Northern India’s Groundwater is Rapidly Disappearing
Northern India’s water tables have fallen by about a fifth more than expected because of excessive use, a major crisis which pose serious threats to the county’s farming, food and potable water supplies, according to a study by NASA hydrologists.
Groundwater resides beneath the soil surface in permeable rock, clay and sand as illustrated in this conceptual image. Many aquifers extend hundreds of feet underground and in some instances have filled with water over the course of thousands of years. Credit: NASA. Source: NASA Earth Science News.
A team of hydrologists, led by NASA’s Matt Rodell said the water is being pumped and consumed faster than the aquifers can be recharged through natural mechanisms. Their research — published in the August 20 issue of Nature — was based on observations from NASA’s Gravity Recovery and Climate Experiment (GRACE), NASA Earth Science Team said.
The map shows groundwater changes in India during 2002-08, with losses in red and gains in blue, based on GRACE satellite observations. The estimated rate of depletion of groundwater in northwestern India is 4.0 centimeters of water per year, equivalent to a water table decline of 33 centimeters per year. Increases in groundwater in southern India are due to recent above-average rainfall, whereas rain in northwestern India was close to normal during the study period. Credit: I. Velicogna/UC Irvine. Source: NASA Earth Science News.
“If measures are not taken to ensure sustainable groundwater usage, consequences for the 114 million residents of the region may include a collapse of agricultural output and severe shortages of potable water,” said Rodell, who led the study.
According to Rodell, groundwater across the three northern Indian states of Rajasthan, Punjab and Haryan has dropped by about 4cm a year between 2002 and 2008.
“The northern Indian states of Rajasthan, Punjab and Haryana have all of the ingredients for groundwater depletion: staggering population growth, rapid economic development and water-hungry farms, which account for about 95 percent of groundwater use in the region.” NASA Earth Science Team said.
“Data provided by India’s Ministry of Water Resources suggested groundwater use was exceeding natural replenishment, but the regional rate of depletion was unknown. Rodell and colleagues had their case study. The team analyzed six years of monthly GRACE gravity data for northern India to produce a time series of water storage changes beneath the region’s land surface.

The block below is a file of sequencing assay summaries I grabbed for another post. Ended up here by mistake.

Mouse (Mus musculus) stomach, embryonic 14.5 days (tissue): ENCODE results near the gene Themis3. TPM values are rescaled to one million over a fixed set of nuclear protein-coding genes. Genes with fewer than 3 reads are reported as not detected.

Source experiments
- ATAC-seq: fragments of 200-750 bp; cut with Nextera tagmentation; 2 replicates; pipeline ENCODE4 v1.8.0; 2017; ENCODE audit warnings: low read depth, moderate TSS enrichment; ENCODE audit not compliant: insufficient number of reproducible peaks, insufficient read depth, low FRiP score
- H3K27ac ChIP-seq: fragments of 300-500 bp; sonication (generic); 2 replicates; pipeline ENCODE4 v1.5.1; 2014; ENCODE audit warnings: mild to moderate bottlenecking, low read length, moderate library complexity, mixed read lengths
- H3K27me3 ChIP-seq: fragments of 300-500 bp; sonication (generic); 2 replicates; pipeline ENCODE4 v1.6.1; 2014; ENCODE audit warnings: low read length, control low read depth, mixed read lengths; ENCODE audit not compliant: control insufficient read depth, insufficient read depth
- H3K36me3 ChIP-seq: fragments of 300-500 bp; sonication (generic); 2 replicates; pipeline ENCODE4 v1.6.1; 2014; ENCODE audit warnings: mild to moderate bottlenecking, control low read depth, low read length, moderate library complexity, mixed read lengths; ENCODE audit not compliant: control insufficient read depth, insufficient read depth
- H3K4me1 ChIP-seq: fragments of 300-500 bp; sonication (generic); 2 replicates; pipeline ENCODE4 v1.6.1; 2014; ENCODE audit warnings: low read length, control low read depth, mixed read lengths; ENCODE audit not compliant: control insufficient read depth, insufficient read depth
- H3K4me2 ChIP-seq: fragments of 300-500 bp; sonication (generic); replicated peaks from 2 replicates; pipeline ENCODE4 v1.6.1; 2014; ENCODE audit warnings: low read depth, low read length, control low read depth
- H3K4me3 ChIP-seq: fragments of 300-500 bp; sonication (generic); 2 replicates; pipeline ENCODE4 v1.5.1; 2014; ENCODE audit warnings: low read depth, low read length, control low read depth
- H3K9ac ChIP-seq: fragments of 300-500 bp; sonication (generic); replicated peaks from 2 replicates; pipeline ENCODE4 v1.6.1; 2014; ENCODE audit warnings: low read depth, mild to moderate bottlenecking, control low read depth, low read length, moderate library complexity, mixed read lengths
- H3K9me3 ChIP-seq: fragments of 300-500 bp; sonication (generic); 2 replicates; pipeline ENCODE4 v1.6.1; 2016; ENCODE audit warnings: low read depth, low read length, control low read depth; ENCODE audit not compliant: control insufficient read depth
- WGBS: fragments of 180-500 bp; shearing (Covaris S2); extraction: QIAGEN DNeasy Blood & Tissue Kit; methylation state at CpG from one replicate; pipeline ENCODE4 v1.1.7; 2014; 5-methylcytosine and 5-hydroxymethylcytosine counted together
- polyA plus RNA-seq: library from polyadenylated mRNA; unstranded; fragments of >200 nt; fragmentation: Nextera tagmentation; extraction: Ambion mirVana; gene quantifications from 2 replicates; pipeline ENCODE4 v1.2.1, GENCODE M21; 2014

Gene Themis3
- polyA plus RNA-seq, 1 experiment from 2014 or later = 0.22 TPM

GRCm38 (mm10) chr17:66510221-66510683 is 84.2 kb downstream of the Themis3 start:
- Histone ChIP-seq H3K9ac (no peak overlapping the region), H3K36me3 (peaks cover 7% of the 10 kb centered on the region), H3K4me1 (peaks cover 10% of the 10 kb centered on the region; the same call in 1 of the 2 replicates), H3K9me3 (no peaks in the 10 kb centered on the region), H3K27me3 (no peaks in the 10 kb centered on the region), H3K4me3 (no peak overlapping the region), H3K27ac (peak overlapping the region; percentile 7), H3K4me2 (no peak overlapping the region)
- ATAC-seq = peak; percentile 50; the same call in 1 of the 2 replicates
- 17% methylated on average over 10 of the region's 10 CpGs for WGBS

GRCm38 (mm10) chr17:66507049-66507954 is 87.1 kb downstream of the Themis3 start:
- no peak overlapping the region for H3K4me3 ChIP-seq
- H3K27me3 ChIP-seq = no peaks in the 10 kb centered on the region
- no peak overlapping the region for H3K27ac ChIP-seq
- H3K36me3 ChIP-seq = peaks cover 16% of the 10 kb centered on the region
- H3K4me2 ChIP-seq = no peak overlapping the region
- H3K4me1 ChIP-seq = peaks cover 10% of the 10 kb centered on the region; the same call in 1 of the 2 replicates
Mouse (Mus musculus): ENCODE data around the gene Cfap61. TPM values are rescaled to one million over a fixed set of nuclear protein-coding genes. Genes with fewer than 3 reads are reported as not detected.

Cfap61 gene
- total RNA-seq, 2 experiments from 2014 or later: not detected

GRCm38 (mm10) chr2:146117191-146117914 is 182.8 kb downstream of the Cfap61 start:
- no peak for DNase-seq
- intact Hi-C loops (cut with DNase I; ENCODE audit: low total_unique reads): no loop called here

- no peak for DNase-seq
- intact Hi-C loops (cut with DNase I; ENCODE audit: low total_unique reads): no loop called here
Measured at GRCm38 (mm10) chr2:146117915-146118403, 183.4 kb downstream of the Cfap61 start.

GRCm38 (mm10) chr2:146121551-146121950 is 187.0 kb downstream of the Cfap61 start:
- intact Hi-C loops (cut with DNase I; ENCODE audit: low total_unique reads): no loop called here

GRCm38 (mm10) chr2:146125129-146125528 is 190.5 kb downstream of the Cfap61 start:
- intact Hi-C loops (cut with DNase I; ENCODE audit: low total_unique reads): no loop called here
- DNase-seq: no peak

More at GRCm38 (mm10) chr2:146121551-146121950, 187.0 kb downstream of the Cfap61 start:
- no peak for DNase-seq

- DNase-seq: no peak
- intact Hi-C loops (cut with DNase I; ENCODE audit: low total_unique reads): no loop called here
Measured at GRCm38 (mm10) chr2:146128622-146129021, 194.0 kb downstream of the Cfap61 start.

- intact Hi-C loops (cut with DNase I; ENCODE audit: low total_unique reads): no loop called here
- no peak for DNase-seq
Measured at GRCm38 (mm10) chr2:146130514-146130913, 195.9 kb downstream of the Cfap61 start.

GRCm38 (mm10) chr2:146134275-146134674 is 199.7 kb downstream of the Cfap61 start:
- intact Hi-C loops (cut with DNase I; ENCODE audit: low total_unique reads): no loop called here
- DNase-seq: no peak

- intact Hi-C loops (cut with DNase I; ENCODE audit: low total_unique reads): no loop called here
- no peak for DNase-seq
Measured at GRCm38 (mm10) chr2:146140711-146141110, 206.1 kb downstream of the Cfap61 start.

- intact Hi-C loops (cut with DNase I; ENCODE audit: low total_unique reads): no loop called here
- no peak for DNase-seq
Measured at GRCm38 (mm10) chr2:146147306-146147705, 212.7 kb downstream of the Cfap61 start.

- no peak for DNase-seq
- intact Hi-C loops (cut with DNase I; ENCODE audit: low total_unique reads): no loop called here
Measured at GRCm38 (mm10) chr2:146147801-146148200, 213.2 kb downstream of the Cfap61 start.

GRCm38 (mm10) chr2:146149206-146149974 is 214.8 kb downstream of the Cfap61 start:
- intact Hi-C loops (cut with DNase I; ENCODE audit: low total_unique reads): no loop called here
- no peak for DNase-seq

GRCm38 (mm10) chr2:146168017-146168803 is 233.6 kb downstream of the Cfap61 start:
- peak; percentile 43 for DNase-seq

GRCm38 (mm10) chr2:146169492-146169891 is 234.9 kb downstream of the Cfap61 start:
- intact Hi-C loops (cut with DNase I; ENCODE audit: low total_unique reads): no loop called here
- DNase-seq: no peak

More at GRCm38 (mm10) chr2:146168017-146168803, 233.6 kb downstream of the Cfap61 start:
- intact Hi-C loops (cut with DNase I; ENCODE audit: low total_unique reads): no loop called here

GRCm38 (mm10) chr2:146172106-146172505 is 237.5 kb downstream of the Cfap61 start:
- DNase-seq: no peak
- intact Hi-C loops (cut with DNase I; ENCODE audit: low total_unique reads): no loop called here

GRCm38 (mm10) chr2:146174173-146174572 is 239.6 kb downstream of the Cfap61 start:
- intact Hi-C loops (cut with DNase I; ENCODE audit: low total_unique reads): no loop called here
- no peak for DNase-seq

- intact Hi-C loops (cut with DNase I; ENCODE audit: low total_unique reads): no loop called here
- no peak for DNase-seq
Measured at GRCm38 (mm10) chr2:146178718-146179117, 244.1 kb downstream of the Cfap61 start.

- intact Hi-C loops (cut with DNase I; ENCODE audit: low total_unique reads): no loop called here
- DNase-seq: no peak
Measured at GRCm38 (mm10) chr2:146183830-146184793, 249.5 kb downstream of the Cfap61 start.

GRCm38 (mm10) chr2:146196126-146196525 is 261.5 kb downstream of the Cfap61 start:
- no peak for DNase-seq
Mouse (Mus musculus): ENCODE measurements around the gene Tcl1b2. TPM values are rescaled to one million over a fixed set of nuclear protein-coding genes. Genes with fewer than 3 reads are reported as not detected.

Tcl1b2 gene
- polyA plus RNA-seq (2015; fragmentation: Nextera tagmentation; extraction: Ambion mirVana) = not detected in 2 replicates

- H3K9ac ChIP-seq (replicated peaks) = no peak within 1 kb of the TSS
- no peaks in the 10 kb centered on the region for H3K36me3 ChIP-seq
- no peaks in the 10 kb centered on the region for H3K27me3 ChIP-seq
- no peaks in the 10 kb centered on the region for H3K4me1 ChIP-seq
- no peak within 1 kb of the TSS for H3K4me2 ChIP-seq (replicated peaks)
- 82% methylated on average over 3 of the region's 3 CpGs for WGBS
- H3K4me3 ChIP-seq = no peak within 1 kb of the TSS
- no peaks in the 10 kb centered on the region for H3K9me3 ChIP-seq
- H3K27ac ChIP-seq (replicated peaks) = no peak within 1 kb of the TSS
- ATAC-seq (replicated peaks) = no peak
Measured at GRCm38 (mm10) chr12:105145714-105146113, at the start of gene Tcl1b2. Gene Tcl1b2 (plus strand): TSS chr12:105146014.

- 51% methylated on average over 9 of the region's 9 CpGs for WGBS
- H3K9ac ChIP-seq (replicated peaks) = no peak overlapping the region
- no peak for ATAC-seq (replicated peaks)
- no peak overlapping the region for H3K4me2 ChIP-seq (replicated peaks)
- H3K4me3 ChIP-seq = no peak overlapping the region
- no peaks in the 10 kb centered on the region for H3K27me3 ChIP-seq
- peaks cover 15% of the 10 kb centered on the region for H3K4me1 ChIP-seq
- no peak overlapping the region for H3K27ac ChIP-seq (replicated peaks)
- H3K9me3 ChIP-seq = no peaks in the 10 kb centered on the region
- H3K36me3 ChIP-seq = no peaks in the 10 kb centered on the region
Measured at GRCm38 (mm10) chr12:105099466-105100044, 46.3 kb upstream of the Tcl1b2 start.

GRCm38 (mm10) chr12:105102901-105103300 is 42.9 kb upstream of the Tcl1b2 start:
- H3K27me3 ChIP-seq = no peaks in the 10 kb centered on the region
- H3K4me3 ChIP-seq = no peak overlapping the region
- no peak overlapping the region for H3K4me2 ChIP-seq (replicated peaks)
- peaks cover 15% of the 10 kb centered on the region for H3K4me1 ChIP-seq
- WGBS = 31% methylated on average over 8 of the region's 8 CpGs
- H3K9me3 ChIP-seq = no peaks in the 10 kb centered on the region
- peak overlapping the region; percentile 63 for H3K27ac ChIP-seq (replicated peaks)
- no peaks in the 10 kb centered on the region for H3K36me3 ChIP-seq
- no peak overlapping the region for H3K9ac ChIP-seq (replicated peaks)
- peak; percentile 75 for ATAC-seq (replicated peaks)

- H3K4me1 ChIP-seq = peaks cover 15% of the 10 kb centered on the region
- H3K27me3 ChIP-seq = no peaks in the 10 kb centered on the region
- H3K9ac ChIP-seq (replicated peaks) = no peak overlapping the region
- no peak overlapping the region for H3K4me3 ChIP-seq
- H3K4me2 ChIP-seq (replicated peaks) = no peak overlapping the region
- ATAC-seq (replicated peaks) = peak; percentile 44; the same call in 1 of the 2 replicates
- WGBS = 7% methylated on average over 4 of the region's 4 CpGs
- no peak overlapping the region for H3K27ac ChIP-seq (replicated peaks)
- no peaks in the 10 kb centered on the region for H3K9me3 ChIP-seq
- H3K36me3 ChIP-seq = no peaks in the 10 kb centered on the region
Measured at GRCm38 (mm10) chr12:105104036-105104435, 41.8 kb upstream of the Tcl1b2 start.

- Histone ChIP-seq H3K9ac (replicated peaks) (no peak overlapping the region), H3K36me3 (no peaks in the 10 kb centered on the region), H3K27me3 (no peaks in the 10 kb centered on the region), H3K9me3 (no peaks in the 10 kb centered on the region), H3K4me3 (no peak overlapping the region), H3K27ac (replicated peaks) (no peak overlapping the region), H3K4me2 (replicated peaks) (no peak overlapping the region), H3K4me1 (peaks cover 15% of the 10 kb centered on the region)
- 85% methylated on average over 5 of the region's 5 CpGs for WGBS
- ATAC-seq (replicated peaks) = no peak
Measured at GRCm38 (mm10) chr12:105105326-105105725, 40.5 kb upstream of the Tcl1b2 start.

The map, showing groundwater withdrawals as a percentage of groundwater recharge, is based on state-level estimates of annual withdrawals and recharge reported by India’s Ministry of Water Resources. The three states included in this study are labeled. Credit: NASA/Matt Rodell. Source: NASA Earth Science News.
“They found that groundwater levels have been declining by an average of one meter every three years (one foot per year). More than 109 cubic km (26 cubic miles) of groundwater disappeared between 2002 and 2008 — double the capacity of India’s largest surface water reservoir, the Upper Wainganga, and triple that of Lake Mead, the largest man-made reservoir in the United States.”
“We don’t know the absolute volume of water in the Northern Indian aquifers, but GRACE provides strong evidence that current rates of water extraction are not sustainable,” said Rodell. “The region has become dependent on irrigation to maximize agricultural productivity, so we could be looking at more than a water crisis.”
The Indian government has released an environmental report recently warning that an increasing percentage of its groundwater was unsuitable both for drinking and irrigation, Reuters said.
As animated here, groundwater storage varied in northwestern India between 2002 and 2008, relative to the mean for the period. These deviations from the mean are expressed as the height of an equivalent layer of water, ranging from -12 cm (deep red) to 12 cm (dark blue). Credit: NASA/Trent Schindler and Matt Rodell. Source: NASA Earth Science News.
“This illustrates that degraded water quality can contribute to water scarcity as it limits its availability for both human use and the ecosystem,” the Indian report said.
“At its core, this dilemma is an age-old cycle of human need and activity — particularly the need for irrigation to produce food,” said Bridget Scanlon, a hydrologist at the Jackson School of Geosciences at the University of Texas in Austin. “That cycle is now overwhelming fresh water reserves all over the world. Even one region’s water problem has implications beyond its borders.”
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